Sunday, June 12, 2011
Saturday, June 4, 2011
Thursday, June 2, 2011
I have a response to my dirty blue egg question! (Stellar Jay)
Acorn Woodpeckers came back two days ago and this time there were two! No. I don't believe the pair to be Hairy or Red Breasted Sapsuckers. The Acorn Woodpecker's markings *have perplexed me b/c they are unusually marked to the rear of their heads. I have decided upon Acorn due to its primary back color of black and top red head spot that does not cover its entire head. They have black backs with red on the very top of their heads. The perplexing marking was a small white vertical line dash on the rear of their head combined with the white ring around its beak that does not extend to the rear of his black neck. No other white markings on the back leads me to exclude Downy, Red Breasted Sapsucker and a Hairy.
If my Petersons Guide would identify juveniles....and inter breeds that would be great! Acorn was the best visual match. I have seen Red Breasted Sapsuckers here. I have also seen a juvenile Downy Woodpecker here. Hairy Woodpeckers? No. b/c, they did not have white stripe on the back. IDK strangest pair of Acorn woodpeckers I've tried to id b/c of white dash in the lower part of back of their heads! B/c of that marking I am wondering if they were juvs or if this pair have been cross bred with another type of woodpecker to produce the different white dash mark. Variations in plumage - I'd love a guide with juv photos.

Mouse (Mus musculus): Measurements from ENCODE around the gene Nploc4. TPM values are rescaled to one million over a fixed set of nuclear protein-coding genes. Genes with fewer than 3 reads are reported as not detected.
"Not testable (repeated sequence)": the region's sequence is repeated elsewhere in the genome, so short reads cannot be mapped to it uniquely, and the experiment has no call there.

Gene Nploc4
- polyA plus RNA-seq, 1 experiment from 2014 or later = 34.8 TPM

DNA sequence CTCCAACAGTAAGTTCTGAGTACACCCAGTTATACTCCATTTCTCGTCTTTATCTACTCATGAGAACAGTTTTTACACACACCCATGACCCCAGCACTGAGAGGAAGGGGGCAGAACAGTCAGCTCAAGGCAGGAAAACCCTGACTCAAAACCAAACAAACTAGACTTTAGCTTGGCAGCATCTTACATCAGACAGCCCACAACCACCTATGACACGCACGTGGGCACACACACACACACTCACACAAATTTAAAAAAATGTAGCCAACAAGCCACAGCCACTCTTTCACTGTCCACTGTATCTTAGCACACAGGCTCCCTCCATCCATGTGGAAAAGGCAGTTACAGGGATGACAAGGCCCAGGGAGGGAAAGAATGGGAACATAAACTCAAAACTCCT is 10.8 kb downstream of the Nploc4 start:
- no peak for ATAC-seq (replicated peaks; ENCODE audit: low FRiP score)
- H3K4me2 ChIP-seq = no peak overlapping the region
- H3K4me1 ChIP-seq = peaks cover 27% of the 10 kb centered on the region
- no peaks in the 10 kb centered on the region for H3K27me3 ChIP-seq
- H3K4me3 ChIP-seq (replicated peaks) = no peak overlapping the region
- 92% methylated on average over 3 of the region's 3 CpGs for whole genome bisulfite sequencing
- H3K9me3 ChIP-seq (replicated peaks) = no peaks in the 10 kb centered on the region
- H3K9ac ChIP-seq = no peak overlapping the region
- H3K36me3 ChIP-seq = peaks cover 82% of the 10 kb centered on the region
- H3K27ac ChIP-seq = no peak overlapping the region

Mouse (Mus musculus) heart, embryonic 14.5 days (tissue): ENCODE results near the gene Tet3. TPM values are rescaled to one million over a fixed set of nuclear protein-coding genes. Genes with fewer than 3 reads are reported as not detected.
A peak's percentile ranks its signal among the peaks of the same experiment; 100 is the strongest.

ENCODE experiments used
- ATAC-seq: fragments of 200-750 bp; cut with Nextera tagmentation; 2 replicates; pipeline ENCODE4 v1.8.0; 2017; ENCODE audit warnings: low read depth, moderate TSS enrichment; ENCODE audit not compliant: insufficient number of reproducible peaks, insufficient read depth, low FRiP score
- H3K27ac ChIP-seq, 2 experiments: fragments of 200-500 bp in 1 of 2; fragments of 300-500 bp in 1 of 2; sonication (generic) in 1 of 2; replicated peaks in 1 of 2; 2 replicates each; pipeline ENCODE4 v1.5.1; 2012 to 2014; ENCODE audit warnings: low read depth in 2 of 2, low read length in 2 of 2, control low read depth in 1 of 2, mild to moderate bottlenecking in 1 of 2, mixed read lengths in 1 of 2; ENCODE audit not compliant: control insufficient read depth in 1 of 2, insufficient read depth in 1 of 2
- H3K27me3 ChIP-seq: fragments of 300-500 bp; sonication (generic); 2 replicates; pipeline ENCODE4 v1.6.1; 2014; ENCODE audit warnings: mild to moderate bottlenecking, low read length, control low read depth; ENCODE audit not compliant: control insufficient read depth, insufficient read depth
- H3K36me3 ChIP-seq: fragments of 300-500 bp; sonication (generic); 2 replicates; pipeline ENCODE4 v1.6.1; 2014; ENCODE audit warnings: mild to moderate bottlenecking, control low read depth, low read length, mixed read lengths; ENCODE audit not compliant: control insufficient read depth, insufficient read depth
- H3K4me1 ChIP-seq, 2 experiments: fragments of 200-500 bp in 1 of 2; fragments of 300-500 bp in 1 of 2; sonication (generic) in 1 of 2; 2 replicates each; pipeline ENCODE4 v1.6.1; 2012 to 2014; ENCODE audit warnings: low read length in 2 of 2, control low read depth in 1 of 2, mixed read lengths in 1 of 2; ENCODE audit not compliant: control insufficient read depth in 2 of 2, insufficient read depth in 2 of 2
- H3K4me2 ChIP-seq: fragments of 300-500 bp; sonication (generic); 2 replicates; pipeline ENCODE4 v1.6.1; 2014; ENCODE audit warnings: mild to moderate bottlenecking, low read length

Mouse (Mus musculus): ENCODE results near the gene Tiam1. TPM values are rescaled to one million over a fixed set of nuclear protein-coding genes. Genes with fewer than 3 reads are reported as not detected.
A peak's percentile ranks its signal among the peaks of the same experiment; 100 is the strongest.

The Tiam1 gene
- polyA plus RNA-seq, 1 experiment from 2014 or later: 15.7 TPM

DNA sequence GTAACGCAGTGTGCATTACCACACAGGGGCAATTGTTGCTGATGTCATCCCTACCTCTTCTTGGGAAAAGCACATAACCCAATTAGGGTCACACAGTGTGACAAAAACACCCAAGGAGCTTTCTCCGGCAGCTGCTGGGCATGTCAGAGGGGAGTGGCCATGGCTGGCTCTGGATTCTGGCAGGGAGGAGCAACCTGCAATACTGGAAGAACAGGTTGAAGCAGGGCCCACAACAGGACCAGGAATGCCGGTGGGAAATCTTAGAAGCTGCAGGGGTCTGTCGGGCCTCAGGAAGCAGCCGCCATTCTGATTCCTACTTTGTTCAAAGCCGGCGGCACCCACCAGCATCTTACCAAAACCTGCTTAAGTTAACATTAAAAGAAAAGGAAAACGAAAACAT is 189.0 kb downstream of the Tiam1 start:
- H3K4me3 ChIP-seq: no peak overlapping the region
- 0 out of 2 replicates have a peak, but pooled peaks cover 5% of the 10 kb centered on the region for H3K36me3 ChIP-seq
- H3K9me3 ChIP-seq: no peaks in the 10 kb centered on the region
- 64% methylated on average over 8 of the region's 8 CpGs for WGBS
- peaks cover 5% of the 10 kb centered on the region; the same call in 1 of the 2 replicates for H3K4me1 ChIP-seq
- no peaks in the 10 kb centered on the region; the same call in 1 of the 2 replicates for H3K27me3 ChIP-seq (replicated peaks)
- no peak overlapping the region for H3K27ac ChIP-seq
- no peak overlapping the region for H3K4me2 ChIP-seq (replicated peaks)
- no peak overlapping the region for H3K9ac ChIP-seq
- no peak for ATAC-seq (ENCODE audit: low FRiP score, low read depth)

There is an oak stand less than a mile from where I live and a larger more established well known oak stand within 2 miles. I have found old stashed acorns in the soil at the tree line and fenceline and under evergreens. Squirrels? Do you think Acorn Woodpeckers steal from squirrels and vice versa?http://www.blogger.com/img/blank.gif
"Field studies have shown that breeding groups range from monogamous pairs to breeding collectives of seven males and three females, plus up to 10 nonbreeding helpers. Young have been found with multiple paternity."
There are Red-naped or Red-breasted Sapsuckers heard in the area, but I have not seen them. These two Acorn woodpeckers were seen at 15 to 25 feet distance, pecking in evergreen about 15 to 18 feet up the tree. Evidently, there are only a dozen sightings in Western Washington of Acorn Woodpeckers.
I'll have to listen for them in the future.